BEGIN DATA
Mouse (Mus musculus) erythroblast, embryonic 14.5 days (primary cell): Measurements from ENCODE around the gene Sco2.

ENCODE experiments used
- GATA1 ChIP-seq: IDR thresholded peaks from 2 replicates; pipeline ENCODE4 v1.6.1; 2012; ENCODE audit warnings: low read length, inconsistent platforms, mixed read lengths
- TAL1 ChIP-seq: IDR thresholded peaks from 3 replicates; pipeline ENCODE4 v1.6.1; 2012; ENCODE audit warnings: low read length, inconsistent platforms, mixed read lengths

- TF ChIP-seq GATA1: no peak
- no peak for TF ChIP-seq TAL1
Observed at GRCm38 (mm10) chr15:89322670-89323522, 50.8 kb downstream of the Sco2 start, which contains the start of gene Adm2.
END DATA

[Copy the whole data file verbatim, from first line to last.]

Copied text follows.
Mouse (Mus musculus) erythroblast, embryonic 14.5 days (primary cell): Measurements from ENCODE around the gene Sco2.

ENCODE experiments used
- GATA1 ChIP-seq: IDR thresholded peaks from 2 replicates; pipeline ENCODE4 v1.6.1; 2012; ENCODE audit warnings: low read length, inconsistent platforms, mixed read lengths
- TAL1 ChIP-seq: IDR thresholded peaks from 3 replicates; pipeline ENCODE4 v1.6.1; 2012; ENCODE audit warnings: low read length, inconsistent platforms, mixed read lengths

- TF ChIP-seq GATA1: no peak
- no peak for TF ChIP-seq TAL1
Observed at GRCm38 (mm10) chr15:89322670-89323522, 50.8 kb downstream of the Sco2 start, which contains the start of gene Adm2.